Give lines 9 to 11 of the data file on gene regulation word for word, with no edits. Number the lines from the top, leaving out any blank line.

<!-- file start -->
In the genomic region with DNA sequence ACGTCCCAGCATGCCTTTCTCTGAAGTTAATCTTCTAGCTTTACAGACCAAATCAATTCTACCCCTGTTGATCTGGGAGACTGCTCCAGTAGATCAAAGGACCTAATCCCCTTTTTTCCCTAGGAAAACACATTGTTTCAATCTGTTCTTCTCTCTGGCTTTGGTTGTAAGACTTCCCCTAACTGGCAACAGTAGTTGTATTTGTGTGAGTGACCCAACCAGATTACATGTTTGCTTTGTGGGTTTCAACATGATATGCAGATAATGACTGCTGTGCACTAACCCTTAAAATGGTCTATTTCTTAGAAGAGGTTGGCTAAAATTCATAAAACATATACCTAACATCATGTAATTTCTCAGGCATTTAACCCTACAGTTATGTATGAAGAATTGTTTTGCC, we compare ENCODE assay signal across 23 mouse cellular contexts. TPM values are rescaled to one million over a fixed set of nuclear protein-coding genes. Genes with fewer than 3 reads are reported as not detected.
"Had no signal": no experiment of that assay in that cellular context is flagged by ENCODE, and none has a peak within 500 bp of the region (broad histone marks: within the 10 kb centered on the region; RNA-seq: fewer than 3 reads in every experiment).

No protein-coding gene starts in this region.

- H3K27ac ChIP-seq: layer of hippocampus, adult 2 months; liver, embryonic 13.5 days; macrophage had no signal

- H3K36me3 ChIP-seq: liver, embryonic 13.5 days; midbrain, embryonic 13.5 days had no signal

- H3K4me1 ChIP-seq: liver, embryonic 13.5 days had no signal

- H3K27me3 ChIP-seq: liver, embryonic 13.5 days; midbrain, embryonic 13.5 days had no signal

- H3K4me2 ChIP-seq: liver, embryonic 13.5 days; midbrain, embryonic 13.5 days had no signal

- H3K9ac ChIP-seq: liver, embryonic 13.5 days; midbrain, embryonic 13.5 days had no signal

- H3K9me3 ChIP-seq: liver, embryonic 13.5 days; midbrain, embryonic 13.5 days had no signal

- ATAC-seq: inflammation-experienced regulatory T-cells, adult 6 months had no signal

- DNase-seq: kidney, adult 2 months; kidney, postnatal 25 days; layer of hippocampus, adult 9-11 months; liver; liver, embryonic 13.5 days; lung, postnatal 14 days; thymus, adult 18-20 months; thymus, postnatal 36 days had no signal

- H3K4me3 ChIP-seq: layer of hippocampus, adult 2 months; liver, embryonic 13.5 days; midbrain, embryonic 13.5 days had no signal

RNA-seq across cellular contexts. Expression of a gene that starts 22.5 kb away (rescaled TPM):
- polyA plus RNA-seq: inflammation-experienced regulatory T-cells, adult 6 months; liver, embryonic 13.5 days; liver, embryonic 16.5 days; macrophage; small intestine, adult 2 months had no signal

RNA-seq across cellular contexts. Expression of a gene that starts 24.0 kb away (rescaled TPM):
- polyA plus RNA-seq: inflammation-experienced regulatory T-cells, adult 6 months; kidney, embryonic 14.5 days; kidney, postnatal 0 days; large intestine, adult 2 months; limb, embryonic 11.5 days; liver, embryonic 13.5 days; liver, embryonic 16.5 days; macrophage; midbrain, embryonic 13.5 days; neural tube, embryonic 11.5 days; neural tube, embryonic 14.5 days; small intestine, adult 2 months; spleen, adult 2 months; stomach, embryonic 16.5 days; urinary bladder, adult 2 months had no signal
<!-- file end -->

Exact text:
- H3K9ac ChIP-seq: liver, embryonic 13.5 days; midbrain, embryonic 13.5 days had no signal

- H3K9me3 ChIP-seq: liver, embryonic 13.5 days; midbrain, embryonic 13.5 days had no signal

- ATAC-seq: inflammation-experienced regulatory T-cells, adult 6 months had no signal